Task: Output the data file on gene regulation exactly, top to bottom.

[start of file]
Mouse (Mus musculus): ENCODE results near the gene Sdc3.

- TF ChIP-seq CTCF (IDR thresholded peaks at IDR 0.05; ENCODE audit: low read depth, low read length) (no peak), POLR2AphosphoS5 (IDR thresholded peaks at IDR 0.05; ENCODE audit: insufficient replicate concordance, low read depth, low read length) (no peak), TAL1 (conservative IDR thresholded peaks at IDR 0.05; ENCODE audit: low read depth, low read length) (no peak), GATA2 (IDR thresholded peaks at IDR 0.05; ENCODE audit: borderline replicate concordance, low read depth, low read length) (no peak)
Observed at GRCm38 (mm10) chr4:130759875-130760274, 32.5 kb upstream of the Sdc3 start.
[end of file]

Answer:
Mouse (Mus musculus): ENCODE results near the gene Sdc3.

- TF ChIP-seq CTCF (IDR thresholded peaks at IDR 0.05; ENCODE audit: low read depth, low read length) (no peak), POLR2AphosphoS5 (IDR thresholded peaks at IDR 0.05; ENCODE audit: insufficient replicate concordance, low read depth, low read length) (no peak), TAL1 (conservative IDR thresholded peaks at IDR 0.05; ENCODE audit: low read depth, low read length) (no peak), GATA2 (IDR thresholded peaks at IDR 0.05; ENCODE audit: borderline replicate concordance, low read depth, low read length) (no peak)
Observed at GRCm38 (mm10) chr4:130759875-130760274, 32.5 kb upstream of the Sdc3 start.